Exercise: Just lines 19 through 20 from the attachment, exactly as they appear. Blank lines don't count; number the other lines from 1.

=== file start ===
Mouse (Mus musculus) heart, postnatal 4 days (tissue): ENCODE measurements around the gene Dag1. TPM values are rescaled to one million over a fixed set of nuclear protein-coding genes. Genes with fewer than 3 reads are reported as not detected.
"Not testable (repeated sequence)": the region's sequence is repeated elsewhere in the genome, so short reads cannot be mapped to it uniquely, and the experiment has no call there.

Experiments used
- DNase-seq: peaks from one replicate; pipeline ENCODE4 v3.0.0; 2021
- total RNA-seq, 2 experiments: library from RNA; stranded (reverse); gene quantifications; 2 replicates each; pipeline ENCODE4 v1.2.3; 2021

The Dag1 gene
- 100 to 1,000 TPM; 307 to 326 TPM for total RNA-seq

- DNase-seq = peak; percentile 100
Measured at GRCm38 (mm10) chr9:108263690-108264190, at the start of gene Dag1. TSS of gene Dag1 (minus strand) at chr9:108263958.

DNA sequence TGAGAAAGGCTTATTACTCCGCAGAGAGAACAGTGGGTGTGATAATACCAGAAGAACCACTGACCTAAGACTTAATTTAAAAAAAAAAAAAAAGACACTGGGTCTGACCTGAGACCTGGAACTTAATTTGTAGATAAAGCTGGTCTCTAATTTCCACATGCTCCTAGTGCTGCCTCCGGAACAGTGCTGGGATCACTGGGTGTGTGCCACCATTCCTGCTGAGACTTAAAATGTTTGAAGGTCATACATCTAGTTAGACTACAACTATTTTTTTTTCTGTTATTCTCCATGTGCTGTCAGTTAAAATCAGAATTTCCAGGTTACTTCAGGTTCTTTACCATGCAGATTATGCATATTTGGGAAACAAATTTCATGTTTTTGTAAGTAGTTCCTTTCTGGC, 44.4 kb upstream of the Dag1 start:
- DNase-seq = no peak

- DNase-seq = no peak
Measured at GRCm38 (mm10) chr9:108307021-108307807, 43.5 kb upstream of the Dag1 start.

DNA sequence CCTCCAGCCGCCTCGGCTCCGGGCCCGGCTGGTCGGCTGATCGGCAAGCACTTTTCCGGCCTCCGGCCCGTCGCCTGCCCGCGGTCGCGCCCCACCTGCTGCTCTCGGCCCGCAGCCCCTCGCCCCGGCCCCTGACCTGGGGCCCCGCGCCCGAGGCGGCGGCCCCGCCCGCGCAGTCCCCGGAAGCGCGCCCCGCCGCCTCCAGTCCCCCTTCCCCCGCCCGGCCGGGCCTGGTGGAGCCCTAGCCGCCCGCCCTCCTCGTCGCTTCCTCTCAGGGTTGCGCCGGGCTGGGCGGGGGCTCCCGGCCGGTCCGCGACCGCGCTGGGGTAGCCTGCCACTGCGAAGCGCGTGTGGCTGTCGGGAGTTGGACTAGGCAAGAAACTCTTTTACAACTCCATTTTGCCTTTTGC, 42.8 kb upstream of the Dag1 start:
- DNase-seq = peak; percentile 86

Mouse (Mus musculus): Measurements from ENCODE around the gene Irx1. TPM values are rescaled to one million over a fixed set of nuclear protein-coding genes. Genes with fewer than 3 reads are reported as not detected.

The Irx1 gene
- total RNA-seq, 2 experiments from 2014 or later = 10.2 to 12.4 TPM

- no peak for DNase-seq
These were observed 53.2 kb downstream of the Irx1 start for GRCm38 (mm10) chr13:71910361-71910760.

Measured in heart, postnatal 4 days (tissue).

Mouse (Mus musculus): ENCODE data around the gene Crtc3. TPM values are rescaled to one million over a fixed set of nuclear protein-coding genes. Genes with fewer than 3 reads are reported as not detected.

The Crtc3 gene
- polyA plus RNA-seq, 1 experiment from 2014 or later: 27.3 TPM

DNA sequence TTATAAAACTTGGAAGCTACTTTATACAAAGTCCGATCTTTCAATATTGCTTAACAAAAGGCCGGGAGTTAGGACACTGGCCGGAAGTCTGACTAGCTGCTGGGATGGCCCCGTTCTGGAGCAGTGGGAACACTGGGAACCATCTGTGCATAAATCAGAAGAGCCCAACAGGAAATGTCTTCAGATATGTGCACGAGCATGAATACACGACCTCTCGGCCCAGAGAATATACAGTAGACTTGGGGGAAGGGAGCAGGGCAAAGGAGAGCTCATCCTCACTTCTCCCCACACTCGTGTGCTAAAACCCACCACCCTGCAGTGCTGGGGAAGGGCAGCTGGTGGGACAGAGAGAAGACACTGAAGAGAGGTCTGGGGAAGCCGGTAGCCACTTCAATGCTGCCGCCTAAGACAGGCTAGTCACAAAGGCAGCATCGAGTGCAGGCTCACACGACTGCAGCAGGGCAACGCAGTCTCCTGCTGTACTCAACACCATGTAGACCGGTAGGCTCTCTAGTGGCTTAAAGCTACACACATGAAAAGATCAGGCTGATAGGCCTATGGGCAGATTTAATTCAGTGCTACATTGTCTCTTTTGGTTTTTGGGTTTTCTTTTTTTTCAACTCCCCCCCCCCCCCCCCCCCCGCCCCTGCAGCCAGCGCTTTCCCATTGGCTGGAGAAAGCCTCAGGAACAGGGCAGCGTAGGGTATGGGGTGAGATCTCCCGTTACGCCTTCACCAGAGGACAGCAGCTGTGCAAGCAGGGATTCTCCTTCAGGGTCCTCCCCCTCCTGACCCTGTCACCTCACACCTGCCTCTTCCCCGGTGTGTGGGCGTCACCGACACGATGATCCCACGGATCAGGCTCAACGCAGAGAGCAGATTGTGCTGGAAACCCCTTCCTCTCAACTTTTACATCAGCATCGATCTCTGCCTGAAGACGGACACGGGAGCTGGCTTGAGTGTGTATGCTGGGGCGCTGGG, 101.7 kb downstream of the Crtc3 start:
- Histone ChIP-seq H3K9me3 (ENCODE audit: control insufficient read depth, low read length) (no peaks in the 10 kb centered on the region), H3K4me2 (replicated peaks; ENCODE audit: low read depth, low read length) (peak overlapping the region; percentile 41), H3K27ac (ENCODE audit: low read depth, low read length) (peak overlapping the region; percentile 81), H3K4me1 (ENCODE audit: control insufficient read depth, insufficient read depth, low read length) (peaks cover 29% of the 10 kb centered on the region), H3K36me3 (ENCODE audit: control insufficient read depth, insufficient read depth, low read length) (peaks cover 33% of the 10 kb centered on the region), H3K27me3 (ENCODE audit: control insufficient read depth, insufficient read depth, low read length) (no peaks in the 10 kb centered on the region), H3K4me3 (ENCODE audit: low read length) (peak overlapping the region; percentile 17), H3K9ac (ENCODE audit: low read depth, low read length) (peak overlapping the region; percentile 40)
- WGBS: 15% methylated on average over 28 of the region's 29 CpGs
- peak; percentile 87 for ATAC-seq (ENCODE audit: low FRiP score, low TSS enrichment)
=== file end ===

- no peak for DNase-seq
These were observed 53.2 kb downstream of the Irx1 start for GRCm38 (mm10) chr13:71910361-71910760.